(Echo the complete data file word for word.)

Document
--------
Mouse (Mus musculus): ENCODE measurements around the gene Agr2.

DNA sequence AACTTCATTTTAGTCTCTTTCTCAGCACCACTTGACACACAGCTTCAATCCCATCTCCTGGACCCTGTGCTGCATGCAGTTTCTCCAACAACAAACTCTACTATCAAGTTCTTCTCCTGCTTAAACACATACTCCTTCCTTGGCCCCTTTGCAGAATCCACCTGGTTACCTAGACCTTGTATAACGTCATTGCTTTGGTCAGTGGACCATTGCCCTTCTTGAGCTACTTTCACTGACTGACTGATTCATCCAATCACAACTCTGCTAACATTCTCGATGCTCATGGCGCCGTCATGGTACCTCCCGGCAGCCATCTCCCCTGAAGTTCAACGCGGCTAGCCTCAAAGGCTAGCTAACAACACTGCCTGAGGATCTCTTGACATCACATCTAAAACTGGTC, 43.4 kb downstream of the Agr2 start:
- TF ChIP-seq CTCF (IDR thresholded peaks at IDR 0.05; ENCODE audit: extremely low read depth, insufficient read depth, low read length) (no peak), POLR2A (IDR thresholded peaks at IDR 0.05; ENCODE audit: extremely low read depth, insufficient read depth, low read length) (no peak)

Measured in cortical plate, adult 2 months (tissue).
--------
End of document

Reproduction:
Mouse (Mus musculus): ENCODE measurements around the gene Agr2.

DNA sequence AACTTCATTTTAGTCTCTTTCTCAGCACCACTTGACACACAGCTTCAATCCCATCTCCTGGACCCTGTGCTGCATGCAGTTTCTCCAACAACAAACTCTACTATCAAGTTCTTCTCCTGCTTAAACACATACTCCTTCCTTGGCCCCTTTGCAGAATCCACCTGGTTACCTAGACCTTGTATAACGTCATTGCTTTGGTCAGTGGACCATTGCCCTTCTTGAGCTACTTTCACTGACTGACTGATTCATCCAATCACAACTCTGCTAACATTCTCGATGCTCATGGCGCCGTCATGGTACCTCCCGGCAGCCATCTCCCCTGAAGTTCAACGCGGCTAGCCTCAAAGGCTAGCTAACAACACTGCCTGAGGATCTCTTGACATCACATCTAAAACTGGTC, 43.4 kb downstream of the Agr2 start:
- TF ChIP-seq CTCF (IDR thresholded peaks at IDR 0.05; ENCODE audit: extremely low read depth, insufficient read depth, low read length) (no peak), POLR2A (IDR thresholded peaks at IDR 0.05; ENCODE audit: extremely low read depth, insufficient read depth, low read length) (no peak)

Measured in cortical plate, adult 2 months (tissue).